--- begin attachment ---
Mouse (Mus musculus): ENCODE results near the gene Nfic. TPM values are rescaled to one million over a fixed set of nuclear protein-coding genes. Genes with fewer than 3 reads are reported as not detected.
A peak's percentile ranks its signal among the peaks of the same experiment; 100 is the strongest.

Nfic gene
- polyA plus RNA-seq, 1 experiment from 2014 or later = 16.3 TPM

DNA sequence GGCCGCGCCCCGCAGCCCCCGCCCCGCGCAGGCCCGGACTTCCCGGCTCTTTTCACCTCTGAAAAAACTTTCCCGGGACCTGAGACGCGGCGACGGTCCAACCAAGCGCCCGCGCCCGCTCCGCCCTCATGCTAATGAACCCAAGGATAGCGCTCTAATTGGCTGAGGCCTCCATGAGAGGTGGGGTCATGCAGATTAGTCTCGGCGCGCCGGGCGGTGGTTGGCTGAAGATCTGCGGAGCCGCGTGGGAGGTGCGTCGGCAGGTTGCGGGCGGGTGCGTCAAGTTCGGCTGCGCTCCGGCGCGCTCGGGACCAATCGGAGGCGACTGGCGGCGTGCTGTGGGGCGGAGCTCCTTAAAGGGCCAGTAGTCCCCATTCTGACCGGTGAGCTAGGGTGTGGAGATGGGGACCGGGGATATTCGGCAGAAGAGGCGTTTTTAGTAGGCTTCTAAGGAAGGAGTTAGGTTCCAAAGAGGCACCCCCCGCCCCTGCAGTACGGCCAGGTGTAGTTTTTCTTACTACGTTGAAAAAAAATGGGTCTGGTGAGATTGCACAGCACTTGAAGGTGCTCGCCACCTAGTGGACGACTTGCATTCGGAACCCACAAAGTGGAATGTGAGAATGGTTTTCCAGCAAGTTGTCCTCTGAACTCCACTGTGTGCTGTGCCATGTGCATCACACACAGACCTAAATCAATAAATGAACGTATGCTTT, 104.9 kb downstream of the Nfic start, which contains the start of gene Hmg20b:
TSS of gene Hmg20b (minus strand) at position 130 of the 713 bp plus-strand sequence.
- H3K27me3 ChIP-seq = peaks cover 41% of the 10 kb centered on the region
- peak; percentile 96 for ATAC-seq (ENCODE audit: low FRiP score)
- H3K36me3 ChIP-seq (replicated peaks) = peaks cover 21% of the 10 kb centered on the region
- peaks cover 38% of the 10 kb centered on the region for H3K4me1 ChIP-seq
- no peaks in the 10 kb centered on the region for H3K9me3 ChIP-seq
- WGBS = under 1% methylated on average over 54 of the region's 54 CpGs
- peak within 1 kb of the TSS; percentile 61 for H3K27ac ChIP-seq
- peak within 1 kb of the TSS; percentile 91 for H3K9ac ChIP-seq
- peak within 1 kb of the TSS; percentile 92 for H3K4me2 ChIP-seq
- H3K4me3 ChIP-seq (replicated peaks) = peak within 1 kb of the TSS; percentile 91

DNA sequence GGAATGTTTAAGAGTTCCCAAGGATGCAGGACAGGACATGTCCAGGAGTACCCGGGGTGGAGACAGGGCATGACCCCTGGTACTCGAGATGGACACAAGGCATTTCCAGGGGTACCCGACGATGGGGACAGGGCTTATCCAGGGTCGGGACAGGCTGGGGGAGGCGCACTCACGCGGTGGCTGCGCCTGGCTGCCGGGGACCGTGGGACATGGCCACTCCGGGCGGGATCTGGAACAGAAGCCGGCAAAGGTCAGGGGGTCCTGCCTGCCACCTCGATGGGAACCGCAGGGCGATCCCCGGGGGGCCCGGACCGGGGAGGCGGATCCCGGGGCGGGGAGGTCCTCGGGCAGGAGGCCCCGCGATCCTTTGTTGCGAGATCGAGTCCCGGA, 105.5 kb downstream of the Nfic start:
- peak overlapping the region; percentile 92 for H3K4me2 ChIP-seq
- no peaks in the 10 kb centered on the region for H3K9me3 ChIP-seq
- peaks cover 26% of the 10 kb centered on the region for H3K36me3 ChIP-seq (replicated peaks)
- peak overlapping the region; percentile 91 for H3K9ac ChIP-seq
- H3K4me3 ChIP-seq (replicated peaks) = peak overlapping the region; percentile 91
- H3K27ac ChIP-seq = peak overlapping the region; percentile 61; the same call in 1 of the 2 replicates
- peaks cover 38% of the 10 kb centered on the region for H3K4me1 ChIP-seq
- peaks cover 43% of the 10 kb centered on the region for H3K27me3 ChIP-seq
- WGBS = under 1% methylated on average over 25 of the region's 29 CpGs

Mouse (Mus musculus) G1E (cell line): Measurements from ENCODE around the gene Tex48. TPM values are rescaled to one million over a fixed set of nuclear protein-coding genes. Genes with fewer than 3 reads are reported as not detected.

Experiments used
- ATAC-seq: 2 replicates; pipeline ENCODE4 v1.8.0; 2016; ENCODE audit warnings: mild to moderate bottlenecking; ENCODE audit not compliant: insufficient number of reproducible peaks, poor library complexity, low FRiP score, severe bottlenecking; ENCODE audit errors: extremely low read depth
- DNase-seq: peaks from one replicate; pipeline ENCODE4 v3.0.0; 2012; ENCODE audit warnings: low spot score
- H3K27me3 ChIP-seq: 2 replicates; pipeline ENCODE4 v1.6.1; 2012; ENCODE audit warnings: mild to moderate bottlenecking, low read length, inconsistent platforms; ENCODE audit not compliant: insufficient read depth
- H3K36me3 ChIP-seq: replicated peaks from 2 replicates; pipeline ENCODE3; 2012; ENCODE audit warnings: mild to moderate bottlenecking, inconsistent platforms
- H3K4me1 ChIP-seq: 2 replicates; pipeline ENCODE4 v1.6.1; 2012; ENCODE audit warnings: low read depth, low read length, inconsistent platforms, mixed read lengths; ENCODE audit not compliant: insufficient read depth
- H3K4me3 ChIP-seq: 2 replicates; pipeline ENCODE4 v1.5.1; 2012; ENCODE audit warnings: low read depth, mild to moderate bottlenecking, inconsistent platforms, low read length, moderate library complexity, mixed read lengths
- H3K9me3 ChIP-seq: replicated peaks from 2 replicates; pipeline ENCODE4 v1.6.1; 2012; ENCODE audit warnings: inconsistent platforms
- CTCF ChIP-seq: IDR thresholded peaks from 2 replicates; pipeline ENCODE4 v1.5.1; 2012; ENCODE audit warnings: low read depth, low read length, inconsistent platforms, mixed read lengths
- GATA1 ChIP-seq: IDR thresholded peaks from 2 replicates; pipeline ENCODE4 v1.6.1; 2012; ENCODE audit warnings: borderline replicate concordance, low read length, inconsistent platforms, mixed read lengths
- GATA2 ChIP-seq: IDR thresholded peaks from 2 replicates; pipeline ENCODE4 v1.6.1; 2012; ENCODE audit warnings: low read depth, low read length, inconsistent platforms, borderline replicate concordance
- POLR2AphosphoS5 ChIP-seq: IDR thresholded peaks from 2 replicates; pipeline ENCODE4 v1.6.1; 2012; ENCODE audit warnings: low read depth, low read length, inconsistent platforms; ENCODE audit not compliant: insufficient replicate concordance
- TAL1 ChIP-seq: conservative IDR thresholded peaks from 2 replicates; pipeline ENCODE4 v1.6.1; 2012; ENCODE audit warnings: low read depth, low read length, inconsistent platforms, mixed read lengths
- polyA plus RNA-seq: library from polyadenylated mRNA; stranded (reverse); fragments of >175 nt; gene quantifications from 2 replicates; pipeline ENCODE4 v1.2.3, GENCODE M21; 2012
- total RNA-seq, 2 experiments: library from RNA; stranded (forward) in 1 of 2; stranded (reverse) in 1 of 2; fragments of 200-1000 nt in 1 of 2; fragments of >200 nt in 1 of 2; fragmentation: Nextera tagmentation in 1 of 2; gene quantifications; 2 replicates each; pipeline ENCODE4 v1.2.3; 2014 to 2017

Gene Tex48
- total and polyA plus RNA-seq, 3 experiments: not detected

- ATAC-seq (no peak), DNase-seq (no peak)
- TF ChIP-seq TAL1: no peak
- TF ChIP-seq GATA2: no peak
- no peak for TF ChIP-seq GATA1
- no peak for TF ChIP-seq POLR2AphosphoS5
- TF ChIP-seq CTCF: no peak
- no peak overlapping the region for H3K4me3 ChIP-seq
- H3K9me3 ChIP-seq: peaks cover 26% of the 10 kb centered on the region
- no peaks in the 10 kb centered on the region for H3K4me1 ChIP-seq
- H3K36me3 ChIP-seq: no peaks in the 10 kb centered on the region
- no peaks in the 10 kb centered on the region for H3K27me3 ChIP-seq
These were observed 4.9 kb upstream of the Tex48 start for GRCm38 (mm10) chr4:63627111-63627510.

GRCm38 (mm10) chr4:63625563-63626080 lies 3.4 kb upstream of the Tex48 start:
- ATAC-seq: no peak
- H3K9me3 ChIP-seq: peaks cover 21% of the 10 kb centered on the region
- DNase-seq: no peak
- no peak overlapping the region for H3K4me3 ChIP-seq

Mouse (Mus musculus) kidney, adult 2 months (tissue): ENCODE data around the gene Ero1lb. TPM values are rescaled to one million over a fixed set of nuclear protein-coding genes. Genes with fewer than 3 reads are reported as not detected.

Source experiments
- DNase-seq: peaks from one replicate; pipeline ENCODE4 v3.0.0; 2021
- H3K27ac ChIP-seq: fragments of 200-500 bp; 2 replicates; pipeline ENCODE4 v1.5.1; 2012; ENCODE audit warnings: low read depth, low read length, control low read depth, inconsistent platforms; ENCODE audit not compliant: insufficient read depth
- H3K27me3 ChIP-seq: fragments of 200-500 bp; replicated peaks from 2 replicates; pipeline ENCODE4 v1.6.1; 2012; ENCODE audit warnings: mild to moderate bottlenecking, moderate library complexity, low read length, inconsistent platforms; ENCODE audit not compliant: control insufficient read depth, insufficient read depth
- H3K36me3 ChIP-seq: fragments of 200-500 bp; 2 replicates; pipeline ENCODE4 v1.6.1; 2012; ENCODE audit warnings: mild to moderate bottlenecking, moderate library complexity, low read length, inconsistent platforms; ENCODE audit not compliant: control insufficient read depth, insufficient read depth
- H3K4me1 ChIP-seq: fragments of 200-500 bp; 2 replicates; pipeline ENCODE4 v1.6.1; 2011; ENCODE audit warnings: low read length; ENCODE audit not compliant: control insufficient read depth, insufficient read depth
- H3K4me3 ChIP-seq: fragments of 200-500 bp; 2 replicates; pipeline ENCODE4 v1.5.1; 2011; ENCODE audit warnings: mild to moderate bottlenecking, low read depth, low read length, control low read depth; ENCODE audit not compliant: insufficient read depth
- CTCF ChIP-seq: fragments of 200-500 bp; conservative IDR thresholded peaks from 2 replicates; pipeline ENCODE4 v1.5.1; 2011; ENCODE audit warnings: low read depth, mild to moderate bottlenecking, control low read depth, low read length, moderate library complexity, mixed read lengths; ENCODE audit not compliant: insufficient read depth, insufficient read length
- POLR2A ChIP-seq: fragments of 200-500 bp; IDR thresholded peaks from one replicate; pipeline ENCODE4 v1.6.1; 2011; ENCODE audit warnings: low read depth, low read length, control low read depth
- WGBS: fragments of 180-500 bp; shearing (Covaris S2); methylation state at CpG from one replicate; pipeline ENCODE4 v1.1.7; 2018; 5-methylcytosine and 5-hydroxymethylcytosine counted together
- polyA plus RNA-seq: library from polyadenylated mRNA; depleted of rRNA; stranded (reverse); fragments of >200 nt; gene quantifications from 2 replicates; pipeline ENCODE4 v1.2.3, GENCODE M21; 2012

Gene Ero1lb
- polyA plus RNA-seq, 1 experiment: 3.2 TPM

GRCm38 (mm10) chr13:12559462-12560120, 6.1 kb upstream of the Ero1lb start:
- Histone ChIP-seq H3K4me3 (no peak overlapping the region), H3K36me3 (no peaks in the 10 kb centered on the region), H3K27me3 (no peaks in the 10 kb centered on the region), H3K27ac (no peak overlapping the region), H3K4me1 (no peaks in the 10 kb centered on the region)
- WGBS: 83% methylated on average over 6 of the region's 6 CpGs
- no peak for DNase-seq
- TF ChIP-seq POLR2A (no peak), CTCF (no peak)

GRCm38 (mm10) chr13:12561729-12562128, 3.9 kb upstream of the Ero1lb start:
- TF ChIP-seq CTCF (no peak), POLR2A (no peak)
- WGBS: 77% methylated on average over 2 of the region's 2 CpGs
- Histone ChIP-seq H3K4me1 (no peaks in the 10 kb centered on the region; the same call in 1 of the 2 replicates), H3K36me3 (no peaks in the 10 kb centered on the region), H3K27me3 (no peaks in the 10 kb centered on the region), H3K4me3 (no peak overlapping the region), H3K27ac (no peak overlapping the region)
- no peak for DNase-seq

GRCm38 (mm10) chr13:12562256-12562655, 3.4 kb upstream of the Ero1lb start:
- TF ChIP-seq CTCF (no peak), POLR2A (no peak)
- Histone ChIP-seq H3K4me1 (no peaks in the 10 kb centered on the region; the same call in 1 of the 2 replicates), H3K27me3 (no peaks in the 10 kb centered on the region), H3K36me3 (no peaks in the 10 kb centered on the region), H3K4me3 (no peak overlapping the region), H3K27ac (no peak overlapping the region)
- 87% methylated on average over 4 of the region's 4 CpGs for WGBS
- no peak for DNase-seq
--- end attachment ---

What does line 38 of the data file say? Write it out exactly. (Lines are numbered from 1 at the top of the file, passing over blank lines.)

- GATA2 ChIP-seq: IDR thresholded peaks from 2 replicates; pipeline ENCODE4 v1.6.1; 2012; ENCODE audit warnings: low read depth, low read length, inconsistent platforms, borderline replicate concordance